Know the definition of a sample statistic versus a population parameter.
Describe the sampling distribution of a statistic.
Describe the characteristics of a random sample.
Describe the sampling distribution of a sample mean.
Understand and apply the Central Limit Theorem at it applies to sample means and probabilities.
Use the sampling distribution of a sample mean to calculate probabilities.
Describe the sampling distribution of a sample proportion.
Use the sampling distribution of a sample propartion to calculate probabilities.
Understand a point estimate for a population parameter.
Describe the difference between confidence level and margin of error in a confidence interval.
Understand how the randomness of the sample affects the location of the confidence interval.
Caculate confidence intervals for the population proportion from large sample data.
Determine appropriate sample sizes to meet specified margin of errors.
Calculate confidence intervals for a population mean from large sample data.
Describe the differences between a tdistribution and the standard normal distribution.
Use a table to determine t critical values.
Calculate confidence intervals for the population mean from small sample data.
Describe the difference between a null hypothesis and alternative hypothesis.
Know the standard form for the statements of the null and alternative hypothesis.
Describe the difference between a Type I and Type II error.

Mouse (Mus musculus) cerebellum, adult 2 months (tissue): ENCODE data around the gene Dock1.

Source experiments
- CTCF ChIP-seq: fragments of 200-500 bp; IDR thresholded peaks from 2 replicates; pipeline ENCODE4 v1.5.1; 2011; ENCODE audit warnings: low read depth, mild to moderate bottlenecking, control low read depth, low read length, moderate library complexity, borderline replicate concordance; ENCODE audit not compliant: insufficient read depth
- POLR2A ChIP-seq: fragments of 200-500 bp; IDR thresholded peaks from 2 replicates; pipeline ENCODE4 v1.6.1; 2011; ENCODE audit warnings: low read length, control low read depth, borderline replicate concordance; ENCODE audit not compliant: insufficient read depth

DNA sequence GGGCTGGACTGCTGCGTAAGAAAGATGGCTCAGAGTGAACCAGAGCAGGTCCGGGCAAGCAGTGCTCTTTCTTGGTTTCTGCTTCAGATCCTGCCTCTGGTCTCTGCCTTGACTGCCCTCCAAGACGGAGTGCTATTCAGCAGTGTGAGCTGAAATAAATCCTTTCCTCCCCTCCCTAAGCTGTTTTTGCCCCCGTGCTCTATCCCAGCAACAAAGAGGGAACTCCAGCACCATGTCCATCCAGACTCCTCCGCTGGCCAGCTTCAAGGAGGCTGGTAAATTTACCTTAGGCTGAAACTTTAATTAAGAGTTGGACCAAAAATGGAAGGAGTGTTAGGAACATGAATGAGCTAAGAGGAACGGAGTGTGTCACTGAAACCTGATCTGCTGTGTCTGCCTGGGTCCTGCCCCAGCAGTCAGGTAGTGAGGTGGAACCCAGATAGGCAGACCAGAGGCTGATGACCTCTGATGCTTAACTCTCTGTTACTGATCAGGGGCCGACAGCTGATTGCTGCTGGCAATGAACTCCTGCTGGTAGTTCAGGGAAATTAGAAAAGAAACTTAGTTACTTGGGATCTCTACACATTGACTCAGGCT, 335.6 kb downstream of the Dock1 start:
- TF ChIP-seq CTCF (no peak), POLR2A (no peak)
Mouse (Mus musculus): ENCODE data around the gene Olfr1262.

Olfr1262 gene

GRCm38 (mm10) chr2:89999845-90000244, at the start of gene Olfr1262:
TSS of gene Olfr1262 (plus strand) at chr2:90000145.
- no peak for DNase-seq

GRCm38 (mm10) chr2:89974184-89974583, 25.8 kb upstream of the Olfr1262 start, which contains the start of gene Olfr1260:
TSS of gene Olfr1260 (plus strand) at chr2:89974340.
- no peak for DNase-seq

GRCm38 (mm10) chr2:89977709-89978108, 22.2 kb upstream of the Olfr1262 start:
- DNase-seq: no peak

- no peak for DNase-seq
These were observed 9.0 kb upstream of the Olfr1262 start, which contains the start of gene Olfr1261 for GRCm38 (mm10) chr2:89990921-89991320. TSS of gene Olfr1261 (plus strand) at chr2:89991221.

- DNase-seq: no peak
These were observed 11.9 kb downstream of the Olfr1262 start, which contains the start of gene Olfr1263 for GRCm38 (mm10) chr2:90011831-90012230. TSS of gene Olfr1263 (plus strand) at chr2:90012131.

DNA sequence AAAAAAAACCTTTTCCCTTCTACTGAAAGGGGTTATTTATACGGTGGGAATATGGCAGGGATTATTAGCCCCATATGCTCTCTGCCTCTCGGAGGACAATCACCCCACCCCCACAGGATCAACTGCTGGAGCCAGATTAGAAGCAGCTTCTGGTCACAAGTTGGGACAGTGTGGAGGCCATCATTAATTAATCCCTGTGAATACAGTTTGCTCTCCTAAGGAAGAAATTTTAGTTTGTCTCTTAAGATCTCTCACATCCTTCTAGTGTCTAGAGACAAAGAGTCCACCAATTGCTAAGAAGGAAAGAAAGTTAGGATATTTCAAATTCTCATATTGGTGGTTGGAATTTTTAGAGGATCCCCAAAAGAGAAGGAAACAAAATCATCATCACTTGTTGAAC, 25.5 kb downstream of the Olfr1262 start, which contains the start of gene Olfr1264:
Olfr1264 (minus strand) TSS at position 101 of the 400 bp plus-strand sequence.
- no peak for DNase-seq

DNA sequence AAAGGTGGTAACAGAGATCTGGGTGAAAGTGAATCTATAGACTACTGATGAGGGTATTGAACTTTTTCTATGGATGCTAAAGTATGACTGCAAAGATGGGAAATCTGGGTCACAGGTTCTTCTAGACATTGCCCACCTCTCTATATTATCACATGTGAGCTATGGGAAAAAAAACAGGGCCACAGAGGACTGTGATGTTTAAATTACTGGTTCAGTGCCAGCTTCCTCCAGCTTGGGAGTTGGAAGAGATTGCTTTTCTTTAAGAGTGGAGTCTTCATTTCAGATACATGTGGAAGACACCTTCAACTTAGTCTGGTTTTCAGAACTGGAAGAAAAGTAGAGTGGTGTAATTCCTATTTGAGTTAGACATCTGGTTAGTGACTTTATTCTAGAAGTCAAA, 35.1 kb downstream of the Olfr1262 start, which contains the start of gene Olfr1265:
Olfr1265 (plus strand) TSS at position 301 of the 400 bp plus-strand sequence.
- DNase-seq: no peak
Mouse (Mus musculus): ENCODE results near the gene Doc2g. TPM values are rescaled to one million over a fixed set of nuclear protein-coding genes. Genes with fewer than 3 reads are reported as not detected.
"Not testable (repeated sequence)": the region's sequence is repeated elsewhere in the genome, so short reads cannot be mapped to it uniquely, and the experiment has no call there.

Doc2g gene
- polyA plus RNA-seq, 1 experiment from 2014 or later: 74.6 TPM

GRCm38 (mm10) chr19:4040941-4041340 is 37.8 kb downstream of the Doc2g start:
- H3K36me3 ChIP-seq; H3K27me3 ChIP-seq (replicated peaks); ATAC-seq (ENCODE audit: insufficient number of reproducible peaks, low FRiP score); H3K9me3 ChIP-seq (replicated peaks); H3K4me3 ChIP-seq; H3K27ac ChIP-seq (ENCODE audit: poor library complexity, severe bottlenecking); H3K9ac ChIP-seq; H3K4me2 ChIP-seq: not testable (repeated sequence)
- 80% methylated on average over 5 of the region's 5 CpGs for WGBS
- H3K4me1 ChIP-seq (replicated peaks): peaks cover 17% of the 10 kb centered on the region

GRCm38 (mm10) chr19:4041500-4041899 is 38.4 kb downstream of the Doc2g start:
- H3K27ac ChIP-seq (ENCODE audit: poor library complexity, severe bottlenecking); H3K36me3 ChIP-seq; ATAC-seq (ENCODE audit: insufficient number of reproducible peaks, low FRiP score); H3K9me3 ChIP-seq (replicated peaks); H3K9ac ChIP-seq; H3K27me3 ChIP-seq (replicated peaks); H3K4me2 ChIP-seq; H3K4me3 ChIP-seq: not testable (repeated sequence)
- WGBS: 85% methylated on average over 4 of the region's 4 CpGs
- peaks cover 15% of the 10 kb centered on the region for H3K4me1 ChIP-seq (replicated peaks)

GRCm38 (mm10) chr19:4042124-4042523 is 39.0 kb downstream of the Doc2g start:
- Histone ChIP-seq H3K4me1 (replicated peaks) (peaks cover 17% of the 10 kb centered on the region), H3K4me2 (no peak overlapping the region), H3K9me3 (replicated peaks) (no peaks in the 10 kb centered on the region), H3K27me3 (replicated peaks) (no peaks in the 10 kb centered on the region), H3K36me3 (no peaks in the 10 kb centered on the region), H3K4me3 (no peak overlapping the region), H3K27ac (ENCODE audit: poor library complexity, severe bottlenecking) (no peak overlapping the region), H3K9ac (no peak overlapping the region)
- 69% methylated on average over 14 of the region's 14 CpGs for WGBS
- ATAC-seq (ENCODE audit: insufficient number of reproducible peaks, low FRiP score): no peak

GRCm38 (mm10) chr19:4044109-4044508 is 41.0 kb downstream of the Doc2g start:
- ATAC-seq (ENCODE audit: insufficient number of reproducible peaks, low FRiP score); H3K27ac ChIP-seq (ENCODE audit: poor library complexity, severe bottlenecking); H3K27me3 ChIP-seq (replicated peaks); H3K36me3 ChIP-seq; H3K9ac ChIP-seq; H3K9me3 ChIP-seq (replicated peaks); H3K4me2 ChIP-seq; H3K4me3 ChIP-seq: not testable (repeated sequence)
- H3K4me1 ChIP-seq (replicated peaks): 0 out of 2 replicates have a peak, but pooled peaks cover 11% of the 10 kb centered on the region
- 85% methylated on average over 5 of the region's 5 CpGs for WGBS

Understand the level of significance of a test is the probability of committing a Type I error.
Memorize and follow specific steps in performing a hypothesistesting analysis.
Perform a largesample hypothesis test for a population mean.
Use pvalues to justify decisions in a hypothesis testing situation.
Perform a samllsample hypothesis test for a population mean where the populations are normally distributed.
Perform a largesample hypothesis test for a population proportion.
Perform a hypothesis test for the difference between two population means.
Compute a confidence interval for the difference between two population means.
Peform a hypothesis test for the difference between two population proportions.
Compute a confidence interval for the difference between two population proportions.
Perform a hypothesis test for the difference between two population proportions.
Compute a confidence interval for the difference between two population proportions.
Perform a ChiSquared test for independence.



Syllabi
Listing
See ALL Quarters
Course 
Year
Quarter

Item

Instructor 

MATH 201 
Spring 2014 
0844 
Megan Schoessler 

MATH 201 
Spring 2014 
0843 
Benjamin Van Dyke 

MATH 201 
Spring 2014 
0842 
Shana Smith 

MATH 201 
Spring 2014 
5777 
Shana Smith 

MATH 201 
Spring 2014 
6563 
Michael Shively 


Two Year Projected Schedule
Year
One* 
Year
Two** 
Fall 
Winter 
Spring 
Summer 
Mini 
Fall 
Winter 
Spring 
Summer 
Mini 
X

X

X

X


X

X

X

X



*If fall quarter starts on an odd year (2003, 2005, etc.), it's Year One.
**If fall quarter starts on an even year (2002, 2004, etc.), it's Year Two.